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A Great Song Feels Like a Great Suit

Question: What mistakes\r\nor clichés do you try to avoid when writing songs?

\r\n\r\n

Josh Ritter:\r\nWell, I think—I have lots of like, tics, that I think that—or lots of \r\nthings\r\nthat bug me.  I sort of think about\r\nit, it’s kind of like fashion.  A\r\nsong has to feel good when you’re singing it.  It \r\nhas to feel like somebody will put on a suit.  You\r\n have people that you know that put\r\non clothes and they look effortlessly good in them and it’s like, there \r\nwas no\r\nwork.  And whether or not that’s\r\nthe case, the fact is that you have to feel comfortable singing what \r\nyou’re\r\nsinging and so some things that make me feel uncomfortable are rhymes \r\nthat seem\r\na little too obvious.  Rhymes that\r\nseem a little too—rhymes that are overused: “girl/world,” girl/world \r\nsyndrome,\r\n“knife/strife,” “shelf/myself,” you know, I stay away from all of those.  I don’t like autobiographical\r\nsongs.  I don’t think that\r\nthey’re—and I don’t like autobiographical singing.  I\r\n don’t want to think about the person singing the song on\r\nstage.  Like I feel like the song\r\nis your chance to like—like a short story, or anything is a chance to \r\nlive\r\ninside a character that’s been given to you.  You \r\nare being given this character and then you can live\r\ninside it, not a chance to see inside somebody else’s private life.  You know, I don’t like that, and I\r\ndon’t think it leads to very original songwriting.  You\r\n know?  Those are some things that bug me.  And \r\ngood songs, they’re just things that\r\nyou can sing in the car, on the way home without a guitar, that you can \r\nplay\r\nyourself and learn how to do.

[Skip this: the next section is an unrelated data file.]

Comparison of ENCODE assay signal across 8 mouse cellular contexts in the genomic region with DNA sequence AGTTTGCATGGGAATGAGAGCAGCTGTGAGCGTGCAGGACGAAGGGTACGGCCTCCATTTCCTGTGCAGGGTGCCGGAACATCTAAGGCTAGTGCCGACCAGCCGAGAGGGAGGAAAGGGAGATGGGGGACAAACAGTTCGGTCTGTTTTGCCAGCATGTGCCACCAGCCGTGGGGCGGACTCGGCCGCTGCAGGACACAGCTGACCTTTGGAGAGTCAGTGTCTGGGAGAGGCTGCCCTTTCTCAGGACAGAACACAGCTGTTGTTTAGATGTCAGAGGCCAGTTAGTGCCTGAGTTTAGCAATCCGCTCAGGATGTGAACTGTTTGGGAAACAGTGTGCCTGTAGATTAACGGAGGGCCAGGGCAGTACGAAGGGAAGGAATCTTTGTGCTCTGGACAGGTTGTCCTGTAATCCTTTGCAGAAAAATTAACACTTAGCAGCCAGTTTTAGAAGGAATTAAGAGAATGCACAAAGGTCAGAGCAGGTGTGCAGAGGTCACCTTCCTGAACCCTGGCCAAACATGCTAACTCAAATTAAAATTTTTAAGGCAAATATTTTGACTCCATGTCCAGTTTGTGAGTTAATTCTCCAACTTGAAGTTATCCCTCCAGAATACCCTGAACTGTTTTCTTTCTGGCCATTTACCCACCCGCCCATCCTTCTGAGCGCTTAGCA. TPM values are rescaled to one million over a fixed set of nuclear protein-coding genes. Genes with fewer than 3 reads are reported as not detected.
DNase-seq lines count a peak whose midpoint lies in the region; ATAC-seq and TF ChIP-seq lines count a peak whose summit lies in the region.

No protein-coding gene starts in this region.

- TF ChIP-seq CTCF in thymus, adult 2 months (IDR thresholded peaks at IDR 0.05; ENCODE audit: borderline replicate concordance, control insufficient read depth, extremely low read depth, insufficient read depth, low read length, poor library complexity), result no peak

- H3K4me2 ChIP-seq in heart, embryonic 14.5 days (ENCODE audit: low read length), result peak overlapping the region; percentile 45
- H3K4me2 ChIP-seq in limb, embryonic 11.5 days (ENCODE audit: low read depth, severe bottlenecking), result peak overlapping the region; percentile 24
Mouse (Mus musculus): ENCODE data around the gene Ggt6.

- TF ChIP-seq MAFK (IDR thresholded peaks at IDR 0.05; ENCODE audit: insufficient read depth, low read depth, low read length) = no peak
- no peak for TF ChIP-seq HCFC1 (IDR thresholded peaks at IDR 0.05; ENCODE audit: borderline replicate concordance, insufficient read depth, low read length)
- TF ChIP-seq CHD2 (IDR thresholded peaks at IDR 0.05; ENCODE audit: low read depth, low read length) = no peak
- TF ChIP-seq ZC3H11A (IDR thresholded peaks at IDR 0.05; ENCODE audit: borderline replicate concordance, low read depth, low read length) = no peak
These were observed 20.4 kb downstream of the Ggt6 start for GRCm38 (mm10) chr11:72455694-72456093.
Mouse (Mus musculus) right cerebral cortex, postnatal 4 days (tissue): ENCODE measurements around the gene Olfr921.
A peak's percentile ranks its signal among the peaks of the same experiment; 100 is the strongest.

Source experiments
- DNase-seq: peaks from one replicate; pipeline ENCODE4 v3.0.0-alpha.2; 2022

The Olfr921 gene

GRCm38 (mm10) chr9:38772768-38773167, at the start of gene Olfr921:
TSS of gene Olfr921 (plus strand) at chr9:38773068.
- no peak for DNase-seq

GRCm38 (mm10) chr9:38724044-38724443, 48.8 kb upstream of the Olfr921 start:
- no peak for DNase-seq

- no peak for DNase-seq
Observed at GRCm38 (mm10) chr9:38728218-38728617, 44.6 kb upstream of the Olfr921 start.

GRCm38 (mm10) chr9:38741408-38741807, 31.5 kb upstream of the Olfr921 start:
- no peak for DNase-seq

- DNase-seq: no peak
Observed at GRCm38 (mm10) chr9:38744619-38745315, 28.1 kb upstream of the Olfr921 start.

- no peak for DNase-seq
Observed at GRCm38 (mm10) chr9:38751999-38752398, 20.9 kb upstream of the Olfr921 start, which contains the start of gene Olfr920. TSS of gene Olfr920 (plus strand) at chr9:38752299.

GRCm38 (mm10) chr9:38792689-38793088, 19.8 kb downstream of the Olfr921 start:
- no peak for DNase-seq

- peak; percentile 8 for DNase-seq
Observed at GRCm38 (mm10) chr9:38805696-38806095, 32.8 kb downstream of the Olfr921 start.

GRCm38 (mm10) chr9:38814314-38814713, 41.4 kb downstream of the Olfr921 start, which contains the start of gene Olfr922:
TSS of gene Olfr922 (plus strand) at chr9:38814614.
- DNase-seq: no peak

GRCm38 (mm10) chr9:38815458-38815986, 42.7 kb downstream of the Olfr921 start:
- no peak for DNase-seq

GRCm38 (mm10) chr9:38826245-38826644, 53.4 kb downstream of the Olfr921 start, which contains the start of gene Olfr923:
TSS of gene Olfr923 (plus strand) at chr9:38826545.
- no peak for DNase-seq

Recorded April 5, 2010
Interviewed by Austin \r\nAllen

Avoiding the dreaded "girl/world" rhyme, and other songwriting tips.

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